The self-portrait is such a common feature of art that it's surprising when one considers how old the format is: it was just five hundred years before Ai Weiwei beamed his first contemplative Instagram selfie around the world that painters of the Renaissance began to experiment with the approach, turning their gaze away from religious figures and royals to depict their own not-so-humble selves. The birth of the self-portrait is partially owed to the humanistic ideas that shaped the Enlightenment, elevating individual secular experiences into subjects worthy of art—but a more pragmatic development is also responsible, namely the proliferation of cheap mirrors that made it easy for artists to paint the most readily available sitters in their studio, themselves.
Soon, self-portraits became a fashionable staple of the artist’s practice, allowing painters to advertise their own unique sensibilities and stances. From Albrecht Dürer’s intensely naturalistic self-portraits to less overt infiltrations of larger canvases—such as Jan van Eyck’s sneaky appearance in the convex mirror of The Arnolfini Wedding, or Raphael's sly cameos in his Sistine Chapel frescos (as a hard-working scribe in the Athenian agora, for instance)—images of artists began popping up everywhere.
Today artists continue to reinvent the self-portrait, often through similar gradations of brash self-promotion and subtle disguise. In fact, several of today's artists make the format the core of their work. So why is self-portraiture still relevant today? To answer that, here's a guide to a few of the most important themes in contemporary self-portraiture.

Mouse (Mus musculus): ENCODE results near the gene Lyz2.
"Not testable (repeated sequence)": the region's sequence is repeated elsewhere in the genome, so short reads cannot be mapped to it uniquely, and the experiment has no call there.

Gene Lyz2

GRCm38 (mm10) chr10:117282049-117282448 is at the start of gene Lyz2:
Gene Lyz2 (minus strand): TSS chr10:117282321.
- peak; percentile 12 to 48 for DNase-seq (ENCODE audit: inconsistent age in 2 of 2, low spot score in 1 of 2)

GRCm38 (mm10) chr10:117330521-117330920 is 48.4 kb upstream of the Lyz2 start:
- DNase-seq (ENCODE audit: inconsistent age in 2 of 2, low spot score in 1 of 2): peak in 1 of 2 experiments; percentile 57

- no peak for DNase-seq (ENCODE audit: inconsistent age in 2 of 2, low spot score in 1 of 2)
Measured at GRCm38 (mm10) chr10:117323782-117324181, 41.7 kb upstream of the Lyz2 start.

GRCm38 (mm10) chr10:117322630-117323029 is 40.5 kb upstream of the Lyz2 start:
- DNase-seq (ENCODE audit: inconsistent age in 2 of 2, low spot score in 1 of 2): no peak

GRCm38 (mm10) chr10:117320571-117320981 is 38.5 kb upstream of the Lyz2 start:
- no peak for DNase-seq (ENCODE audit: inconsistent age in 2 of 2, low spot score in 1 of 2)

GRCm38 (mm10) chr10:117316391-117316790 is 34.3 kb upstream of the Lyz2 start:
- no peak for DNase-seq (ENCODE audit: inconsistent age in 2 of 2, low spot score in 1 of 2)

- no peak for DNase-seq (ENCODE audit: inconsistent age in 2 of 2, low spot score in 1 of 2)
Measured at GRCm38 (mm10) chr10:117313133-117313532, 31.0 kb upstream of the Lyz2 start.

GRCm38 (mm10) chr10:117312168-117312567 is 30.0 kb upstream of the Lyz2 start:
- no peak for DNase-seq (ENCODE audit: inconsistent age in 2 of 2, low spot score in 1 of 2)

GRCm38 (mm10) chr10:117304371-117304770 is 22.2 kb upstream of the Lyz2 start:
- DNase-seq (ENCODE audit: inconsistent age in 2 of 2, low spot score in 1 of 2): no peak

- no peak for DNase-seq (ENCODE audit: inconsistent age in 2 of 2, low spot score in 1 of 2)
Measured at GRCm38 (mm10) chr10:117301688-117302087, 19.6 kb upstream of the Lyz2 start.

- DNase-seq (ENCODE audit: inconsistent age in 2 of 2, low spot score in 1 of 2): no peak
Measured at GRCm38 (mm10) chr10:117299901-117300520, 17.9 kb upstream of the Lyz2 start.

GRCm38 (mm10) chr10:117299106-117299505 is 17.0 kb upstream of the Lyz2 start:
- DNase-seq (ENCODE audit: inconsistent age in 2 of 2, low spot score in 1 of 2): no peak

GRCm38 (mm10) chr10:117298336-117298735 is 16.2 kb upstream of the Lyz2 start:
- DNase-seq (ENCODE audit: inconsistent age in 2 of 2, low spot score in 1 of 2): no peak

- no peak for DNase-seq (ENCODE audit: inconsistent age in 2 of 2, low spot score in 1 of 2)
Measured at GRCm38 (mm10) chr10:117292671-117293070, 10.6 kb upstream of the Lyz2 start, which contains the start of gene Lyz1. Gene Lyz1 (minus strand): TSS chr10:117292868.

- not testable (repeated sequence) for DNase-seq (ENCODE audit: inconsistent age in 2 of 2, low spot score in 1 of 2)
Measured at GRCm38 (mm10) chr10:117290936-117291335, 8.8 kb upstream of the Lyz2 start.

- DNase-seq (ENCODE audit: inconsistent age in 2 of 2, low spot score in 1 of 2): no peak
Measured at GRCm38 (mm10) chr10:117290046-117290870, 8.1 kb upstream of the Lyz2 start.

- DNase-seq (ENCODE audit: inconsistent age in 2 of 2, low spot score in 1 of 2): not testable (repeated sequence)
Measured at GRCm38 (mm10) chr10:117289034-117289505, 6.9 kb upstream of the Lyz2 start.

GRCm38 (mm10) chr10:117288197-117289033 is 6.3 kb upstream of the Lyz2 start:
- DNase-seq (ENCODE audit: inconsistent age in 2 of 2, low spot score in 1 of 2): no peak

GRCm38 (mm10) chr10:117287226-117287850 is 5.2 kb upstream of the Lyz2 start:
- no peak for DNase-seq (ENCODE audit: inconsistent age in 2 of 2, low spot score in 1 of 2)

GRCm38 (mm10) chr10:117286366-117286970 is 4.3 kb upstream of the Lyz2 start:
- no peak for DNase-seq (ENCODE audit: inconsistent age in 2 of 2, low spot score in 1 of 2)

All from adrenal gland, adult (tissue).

BARING IT ALL
Though Tracey Emin never herself appears in her controversial readymade My Bed, it would be hard not to feel Emin’s presence when looking at that disheveled found sculpture of her debaucherous mattress: with used underwear, liquor bottles, and stubbed cigarettes lining the bed, it’s obvious that the artist is using the intimate setting as a confessional. In that way, it is a quintessential self-portrait of regret and despair, much like Picasso’s painting of his own grieving visage from the Blue Period. The tell-all self-portrait was also a favored genre of the hard-living German painter Martin Kippenberger, the even-harder-living British painter Francis Bacon, and the legendary Frida Kahlo—each of whom adopted the warts-and-all mercilessness of prior masters like Rembrandt and van Gogh. More recently, artists like Nan Goldin have transferred this tendency to photography, creating diaristic reports from the front lines of life that are often shocking in their raw, self-exposing truths.
A TOOL OF SUBVERSION
Self-portraiture has become a respected art-historical genre unto itself—which is perhaps why so many contemporary artists have felt inclined to make it a target. In his famed fright-wig self-portraits, Andy Warhol screen-printed his own image—a flat, quick portrait, closer to currency than one of Dürer’s richly detailed paintings—in such volume that it ate away at the notion of himself as an individual, stripping him of his aura of artistic genius and rending him the equivalent of a Campbell’s Soup can, Coca-Cola bottle, or other consumer good. (A cheap good as well, since at the time the work's many editions lowered its value; today, though, these fetch staggeringly high prices.) Since Warhol’s time, artists have continued to undercut the tradition of the self-portrait, such as in Jeff Koons’s provocative Made in Heaven series that featured pornographic images of him and his wife— questioning the nature of artistic taste—and Cindy Sherman's continuing series in which she uses prosthetics to jarringly insert herself into famous portraits from throughout art history. Deborah Kass, meanwhile, brings this approach full-circle back to Warhol, painting herself in the style of the Pop artist's fright-wig paintings.